Green Party leader Eamon Ryan says he believes the controversial North-South electricity interconnector must go ahead as planned, despite the Taoiseach ordering it be reviewed.
Micheál Martin’s announcement came just a day after Mr Ryan published plans for how the project would proceed.
The plans were contained in a document published alongside the Climate Action Bill which Mr Ryan, Mr Martin and Tánaiste Leo Varadkar jointly launched.
Opposition to the 140km interconnector that would run through Meath, Cavan and Monaghan has raged since 2008. Concerns relate mainly to the plan running high-voltage power lines through overhead pylons rather than underground cables. EirGrid has said they can not go underground.
Mr Ryan has said repeatedly the project is crucial so that the all-island network is strong enough to carry extra electricity and handle power generated in a variety of ways from many different renewable sources.
His department said the review was discussed by the party leaders, but added: “This project has already been comprehensively assessed on several occasions. The minister remains of the view that the North-South interconnector is critical. The reviews commissioned in the past have indicated the overground option is the right one and the [new] review will check if the technological and other assumptions underpinning these analyses remain valid.”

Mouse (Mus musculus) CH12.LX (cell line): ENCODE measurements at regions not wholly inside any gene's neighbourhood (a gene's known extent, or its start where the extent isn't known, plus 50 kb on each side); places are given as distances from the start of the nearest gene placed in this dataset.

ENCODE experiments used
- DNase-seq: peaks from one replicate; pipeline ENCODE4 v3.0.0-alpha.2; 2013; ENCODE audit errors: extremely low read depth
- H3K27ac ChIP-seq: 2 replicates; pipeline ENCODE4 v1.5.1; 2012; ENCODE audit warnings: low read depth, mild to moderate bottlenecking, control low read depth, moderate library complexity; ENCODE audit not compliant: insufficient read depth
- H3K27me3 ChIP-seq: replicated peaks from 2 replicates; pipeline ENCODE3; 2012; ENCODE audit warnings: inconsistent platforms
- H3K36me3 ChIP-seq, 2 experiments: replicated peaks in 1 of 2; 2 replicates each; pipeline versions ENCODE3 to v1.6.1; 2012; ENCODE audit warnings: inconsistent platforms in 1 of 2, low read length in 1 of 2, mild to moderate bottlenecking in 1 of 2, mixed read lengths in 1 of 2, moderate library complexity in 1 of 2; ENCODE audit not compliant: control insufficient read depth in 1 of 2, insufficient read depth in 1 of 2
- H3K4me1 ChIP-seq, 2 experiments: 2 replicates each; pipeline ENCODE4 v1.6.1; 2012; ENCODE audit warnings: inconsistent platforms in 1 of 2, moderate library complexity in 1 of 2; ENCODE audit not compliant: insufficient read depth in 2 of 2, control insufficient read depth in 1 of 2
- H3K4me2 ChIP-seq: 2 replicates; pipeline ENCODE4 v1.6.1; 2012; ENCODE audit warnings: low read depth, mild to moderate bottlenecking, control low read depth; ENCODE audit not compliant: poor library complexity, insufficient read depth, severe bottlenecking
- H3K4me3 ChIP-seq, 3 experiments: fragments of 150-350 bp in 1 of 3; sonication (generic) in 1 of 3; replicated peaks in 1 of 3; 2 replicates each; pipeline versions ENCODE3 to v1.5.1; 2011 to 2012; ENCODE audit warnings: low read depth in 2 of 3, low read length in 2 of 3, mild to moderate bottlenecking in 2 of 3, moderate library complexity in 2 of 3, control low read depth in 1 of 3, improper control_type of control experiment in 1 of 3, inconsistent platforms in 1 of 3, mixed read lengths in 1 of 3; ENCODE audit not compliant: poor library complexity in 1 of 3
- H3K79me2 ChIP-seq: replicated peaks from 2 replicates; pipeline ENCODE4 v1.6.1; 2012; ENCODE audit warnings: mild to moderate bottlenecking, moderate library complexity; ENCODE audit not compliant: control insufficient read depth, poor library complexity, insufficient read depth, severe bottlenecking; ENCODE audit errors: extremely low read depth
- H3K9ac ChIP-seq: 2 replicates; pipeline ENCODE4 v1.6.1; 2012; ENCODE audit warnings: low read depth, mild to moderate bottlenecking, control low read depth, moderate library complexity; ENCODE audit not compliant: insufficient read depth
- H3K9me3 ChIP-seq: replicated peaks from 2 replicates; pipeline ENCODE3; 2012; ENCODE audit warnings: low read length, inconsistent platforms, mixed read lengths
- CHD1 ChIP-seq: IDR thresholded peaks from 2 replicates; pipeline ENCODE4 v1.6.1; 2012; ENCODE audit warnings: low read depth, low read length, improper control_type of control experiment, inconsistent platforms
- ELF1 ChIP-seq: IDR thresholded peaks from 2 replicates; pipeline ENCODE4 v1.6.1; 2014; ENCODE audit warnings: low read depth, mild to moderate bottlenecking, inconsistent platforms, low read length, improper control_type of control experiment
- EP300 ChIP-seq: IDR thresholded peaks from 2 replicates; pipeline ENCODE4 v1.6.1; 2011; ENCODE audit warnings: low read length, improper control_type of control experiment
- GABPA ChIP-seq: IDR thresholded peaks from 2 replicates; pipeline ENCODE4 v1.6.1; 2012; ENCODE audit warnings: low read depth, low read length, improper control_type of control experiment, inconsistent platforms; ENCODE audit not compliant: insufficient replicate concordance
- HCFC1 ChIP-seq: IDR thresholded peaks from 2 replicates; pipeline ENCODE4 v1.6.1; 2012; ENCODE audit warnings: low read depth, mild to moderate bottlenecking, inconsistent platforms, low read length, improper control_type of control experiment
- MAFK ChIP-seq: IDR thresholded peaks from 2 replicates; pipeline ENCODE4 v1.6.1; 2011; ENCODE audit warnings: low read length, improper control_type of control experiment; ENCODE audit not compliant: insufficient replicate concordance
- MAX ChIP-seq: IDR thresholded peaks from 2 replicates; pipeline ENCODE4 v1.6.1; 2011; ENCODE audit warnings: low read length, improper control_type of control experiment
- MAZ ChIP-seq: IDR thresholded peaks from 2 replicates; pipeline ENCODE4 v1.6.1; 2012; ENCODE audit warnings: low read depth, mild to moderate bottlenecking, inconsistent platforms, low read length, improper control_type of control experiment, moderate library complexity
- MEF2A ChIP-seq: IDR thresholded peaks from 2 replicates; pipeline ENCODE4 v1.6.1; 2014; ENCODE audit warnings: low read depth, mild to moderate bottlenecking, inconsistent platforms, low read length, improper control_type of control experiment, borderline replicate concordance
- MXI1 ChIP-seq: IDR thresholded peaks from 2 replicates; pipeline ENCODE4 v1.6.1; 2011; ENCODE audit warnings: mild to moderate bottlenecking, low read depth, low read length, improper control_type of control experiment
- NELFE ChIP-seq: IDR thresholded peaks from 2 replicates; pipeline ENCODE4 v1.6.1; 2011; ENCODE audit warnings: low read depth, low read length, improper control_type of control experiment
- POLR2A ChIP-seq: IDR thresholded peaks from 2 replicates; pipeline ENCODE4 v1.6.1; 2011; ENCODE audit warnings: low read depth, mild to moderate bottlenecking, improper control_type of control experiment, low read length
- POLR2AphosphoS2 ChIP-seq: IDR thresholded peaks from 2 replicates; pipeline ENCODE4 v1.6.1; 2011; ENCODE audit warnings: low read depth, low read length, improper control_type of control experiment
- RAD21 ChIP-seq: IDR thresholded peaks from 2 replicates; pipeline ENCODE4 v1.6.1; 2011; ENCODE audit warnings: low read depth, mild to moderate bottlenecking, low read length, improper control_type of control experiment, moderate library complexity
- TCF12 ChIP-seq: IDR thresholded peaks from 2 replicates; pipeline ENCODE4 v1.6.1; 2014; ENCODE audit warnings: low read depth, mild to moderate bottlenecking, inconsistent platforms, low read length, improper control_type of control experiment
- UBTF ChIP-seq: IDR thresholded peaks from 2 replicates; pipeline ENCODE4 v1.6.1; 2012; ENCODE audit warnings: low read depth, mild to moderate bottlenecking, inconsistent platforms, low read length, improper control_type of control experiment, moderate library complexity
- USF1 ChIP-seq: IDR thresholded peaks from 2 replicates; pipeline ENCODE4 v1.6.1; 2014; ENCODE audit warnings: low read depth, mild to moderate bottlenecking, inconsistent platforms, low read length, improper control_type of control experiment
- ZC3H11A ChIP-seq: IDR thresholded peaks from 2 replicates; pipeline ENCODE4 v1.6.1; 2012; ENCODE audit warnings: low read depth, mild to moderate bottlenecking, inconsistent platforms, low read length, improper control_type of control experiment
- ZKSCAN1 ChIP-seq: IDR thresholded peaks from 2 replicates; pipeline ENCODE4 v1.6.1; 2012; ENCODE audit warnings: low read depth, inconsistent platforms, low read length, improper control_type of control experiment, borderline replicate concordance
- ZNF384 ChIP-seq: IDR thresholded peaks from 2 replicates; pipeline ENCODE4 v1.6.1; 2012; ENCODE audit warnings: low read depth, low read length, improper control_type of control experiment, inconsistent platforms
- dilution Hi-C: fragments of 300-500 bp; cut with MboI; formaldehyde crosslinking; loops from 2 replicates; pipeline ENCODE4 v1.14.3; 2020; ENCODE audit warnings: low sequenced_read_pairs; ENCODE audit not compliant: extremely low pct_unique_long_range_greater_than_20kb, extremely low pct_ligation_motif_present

A spokesperson for Mr Martin said an independent expert would review the overground and underground options, but did not address the nature of the announcement, which came at Fianna Fáil’s parliamentary party meeting last week.
Last week, Mr Martin stood with Mr Ryan to launch the Climate Bill that commits the Government to severe cuts in carbon emissions, which will entail a major increase in renewable energy.
The same day, Mr Ryan also published a set of Interim Climate Actions that specifies that engagement with landowners on the interconnector route should begin and that land surveys and procurement of construction services should be under way by the end of this year.
It says the interconnector should be completed by the end of 2025.
Politicians on the route of the interconnector welcomed Mr Martin’s announcement.
Source – The Irish Independent